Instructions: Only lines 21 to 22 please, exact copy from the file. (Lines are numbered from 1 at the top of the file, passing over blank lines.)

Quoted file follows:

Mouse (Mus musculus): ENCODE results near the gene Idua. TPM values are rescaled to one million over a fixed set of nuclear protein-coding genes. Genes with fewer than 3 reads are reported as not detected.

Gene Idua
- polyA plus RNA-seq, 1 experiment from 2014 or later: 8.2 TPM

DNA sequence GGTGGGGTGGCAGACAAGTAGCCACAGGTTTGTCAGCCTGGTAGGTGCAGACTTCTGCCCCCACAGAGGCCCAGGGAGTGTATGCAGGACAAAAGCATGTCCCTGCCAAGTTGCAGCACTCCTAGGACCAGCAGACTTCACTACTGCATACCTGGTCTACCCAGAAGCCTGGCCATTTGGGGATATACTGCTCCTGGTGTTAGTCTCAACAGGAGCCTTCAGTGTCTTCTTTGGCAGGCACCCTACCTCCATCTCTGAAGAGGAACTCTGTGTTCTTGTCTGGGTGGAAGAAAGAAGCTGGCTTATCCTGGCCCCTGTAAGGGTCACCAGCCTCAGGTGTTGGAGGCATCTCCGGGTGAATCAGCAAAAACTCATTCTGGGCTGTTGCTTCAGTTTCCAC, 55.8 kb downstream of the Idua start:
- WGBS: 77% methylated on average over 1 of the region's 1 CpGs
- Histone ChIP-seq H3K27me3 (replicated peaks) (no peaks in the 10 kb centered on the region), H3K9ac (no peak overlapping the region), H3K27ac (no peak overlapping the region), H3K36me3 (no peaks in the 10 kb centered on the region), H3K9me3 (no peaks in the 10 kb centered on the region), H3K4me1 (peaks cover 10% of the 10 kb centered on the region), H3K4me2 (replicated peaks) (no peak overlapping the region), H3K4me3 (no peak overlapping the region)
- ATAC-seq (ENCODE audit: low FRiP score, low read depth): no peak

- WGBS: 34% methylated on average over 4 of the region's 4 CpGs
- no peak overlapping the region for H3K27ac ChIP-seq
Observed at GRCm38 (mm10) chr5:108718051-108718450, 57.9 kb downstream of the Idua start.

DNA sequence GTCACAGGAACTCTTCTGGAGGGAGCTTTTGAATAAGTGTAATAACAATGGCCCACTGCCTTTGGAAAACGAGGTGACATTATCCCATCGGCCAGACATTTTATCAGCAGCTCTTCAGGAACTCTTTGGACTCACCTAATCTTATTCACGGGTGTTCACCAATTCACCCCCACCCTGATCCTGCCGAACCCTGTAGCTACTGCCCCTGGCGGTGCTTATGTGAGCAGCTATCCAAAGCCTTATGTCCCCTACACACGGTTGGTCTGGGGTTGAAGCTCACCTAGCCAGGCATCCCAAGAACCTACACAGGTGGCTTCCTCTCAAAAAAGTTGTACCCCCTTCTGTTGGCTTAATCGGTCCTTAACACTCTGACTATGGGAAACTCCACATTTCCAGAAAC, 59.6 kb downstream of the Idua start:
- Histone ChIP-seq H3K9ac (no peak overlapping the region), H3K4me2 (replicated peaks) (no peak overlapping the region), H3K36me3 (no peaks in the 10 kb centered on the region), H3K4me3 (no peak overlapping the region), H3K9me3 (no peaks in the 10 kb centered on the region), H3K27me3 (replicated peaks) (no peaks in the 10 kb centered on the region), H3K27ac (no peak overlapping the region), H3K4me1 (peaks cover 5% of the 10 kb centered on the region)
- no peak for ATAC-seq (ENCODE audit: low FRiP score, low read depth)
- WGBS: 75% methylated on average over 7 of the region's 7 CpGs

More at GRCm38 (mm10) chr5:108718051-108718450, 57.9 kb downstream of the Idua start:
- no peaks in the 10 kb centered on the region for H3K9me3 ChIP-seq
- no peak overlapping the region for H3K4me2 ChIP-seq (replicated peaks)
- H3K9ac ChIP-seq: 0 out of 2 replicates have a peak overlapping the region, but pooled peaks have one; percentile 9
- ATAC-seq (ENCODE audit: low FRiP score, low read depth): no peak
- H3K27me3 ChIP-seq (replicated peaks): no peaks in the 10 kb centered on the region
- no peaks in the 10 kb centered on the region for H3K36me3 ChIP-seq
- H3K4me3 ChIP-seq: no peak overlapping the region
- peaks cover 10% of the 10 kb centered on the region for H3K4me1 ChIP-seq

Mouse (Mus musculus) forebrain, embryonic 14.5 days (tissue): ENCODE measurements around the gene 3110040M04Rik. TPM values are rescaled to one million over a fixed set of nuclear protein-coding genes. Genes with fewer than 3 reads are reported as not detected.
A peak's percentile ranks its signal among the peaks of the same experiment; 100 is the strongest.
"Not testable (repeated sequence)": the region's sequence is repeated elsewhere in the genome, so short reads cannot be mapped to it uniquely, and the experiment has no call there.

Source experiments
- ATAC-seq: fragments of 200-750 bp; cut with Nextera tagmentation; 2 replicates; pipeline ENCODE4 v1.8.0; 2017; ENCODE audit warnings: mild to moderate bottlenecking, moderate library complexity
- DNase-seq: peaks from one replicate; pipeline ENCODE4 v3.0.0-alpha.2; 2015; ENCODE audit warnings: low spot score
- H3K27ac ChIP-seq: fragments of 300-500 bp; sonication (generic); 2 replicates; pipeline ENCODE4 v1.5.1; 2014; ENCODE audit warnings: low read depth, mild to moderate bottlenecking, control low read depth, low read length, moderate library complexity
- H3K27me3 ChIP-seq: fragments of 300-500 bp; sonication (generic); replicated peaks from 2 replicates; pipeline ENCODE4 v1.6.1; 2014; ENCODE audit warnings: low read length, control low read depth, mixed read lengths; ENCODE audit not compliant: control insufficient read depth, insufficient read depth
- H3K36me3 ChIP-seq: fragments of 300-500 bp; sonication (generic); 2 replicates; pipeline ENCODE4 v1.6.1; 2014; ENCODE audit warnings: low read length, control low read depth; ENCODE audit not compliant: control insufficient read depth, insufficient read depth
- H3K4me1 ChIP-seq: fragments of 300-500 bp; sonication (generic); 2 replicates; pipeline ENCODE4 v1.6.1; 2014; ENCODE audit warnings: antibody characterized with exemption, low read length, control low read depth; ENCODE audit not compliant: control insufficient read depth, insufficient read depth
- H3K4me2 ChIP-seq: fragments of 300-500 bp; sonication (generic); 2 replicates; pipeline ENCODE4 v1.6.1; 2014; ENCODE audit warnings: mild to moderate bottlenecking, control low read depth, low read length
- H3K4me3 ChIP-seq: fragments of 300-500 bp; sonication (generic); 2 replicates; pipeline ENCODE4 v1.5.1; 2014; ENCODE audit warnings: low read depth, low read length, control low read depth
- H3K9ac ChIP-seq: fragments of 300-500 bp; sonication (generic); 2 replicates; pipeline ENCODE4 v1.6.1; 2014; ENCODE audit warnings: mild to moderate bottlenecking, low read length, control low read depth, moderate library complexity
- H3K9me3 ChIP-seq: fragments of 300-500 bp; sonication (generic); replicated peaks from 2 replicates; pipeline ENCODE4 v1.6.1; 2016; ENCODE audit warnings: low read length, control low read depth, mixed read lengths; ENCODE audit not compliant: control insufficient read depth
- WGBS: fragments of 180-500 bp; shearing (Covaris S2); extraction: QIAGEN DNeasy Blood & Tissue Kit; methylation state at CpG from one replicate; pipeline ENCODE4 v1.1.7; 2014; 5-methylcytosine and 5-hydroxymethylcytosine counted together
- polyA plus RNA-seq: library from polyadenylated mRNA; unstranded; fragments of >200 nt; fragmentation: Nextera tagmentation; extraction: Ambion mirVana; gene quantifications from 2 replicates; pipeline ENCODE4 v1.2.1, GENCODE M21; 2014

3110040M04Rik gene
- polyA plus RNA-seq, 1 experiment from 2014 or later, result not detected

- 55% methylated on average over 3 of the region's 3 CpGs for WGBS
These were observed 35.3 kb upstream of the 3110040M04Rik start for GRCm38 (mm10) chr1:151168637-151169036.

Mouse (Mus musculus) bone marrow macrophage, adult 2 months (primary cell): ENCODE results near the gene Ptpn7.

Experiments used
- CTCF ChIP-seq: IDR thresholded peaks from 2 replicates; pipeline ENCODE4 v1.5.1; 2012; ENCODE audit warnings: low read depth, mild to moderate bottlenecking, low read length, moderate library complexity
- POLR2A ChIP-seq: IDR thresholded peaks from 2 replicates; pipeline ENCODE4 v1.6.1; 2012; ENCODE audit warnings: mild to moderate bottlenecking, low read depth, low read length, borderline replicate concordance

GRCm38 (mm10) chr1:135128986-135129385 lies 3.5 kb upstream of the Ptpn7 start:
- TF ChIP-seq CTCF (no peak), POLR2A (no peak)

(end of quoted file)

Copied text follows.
- no peaks in the 10 kb centered on the region for H3K36me3 ChIP-seq
- H3K4me3 ChIP-seq: no peak overlapping the region